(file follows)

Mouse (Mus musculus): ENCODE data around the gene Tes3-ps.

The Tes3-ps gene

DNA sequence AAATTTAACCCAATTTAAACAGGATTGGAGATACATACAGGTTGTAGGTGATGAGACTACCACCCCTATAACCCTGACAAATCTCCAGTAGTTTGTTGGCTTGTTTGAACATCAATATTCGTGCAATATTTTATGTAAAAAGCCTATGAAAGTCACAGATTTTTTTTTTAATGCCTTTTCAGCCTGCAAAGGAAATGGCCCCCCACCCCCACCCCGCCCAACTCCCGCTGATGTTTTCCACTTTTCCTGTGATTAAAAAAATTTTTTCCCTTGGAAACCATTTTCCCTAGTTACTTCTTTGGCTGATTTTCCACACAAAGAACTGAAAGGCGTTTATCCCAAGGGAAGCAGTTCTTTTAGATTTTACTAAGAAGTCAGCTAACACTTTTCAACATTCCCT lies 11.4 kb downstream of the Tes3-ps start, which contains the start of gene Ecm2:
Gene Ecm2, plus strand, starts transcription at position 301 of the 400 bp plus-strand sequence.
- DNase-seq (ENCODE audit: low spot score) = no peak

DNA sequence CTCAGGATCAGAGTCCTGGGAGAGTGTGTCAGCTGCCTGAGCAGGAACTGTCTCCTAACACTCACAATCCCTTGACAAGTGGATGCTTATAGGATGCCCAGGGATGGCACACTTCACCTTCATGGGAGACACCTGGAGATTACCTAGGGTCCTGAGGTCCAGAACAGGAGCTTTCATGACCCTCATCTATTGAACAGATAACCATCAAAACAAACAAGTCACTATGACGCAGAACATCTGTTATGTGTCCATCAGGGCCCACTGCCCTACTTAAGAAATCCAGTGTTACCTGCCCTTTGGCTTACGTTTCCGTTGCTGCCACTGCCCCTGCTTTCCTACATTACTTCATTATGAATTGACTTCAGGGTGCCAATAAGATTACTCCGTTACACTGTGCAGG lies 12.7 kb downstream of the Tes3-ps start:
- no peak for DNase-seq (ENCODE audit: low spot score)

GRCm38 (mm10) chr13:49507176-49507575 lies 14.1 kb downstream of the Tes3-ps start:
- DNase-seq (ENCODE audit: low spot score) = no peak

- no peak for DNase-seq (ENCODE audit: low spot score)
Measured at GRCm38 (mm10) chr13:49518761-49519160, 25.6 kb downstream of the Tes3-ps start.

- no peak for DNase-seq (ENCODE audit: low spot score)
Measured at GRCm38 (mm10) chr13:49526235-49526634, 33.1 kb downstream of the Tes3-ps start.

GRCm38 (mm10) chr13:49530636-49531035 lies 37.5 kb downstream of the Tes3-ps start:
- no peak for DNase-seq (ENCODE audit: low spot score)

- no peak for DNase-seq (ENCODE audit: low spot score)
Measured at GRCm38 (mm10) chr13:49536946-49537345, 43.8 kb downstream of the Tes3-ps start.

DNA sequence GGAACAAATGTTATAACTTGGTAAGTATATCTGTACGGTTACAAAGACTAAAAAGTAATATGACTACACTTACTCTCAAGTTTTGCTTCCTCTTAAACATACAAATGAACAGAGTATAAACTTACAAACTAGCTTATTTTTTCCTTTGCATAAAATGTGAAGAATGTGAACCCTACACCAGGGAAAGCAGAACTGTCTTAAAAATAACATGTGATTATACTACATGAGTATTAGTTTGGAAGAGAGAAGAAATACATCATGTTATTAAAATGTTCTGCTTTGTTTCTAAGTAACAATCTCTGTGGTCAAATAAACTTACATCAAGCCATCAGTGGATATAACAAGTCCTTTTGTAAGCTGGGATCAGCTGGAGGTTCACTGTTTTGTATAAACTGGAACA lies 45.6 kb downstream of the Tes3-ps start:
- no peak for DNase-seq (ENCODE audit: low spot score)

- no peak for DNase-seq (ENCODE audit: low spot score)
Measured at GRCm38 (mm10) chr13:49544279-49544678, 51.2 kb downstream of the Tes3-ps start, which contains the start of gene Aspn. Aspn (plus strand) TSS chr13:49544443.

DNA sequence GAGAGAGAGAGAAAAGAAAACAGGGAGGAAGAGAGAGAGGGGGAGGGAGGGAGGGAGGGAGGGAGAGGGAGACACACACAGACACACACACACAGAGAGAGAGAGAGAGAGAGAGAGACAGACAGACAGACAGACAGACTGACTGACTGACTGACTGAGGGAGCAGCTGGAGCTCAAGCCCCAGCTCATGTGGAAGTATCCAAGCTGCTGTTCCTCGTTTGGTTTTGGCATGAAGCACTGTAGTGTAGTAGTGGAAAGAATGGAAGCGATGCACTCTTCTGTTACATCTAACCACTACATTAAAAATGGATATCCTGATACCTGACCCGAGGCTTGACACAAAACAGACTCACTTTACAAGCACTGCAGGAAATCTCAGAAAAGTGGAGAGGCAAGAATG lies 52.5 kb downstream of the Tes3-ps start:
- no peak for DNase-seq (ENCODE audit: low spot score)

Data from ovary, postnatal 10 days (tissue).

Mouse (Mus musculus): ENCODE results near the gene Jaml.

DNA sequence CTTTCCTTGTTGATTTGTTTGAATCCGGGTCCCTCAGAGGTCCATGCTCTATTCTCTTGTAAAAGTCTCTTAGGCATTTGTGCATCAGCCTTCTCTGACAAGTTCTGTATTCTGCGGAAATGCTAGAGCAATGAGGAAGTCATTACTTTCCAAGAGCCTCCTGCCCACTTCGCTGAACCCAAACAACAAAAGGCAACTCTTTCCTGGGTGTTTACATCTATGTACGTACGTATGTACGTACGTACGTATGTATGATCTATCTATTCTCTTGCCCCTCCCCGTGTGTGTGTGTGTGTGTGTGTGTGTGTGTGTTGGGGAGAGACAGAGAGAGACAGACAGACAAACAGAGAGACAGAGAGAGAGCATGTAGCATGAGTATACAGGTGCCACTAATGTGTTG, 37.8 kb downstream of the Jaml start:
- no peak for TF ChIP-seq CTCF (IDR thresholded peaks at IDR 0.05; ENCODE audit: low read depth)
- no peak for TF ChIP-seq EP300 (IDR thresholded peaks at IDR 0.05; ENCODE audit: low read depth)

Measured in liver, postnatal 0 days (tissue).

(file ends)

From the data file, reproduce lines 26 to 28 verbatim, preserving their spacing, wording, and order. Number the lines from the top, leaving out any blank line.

DNA sequence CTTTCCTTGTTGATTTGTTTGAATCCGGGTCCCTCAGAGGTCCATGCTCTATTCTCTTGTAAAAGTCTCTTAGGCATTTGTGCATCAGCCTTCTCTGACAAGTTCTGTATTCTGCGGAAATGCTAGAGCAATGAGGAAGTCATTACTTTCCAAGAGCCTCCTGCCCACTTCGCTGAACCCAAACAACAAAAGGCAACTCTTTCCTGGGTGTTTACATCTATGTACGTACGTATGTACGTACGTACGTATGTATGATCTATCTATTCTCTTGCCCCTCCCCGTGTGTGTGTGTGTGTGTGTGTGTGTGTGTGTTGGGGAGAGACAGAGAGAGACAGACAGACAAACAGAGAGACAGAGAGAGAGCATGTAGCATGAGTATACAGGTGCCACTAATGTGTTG, 37.8 kb downstream of the Jaml start:
- no peak for TF ChIP-seq CTCF (IDR thresholded peaks at IDR 0.05; ENCODE audit: low read depth)
- no peak for TF ChIP-seq EP300 (IDR thresholded peaks at IDR 0.05; ENCODE audit: low read depth)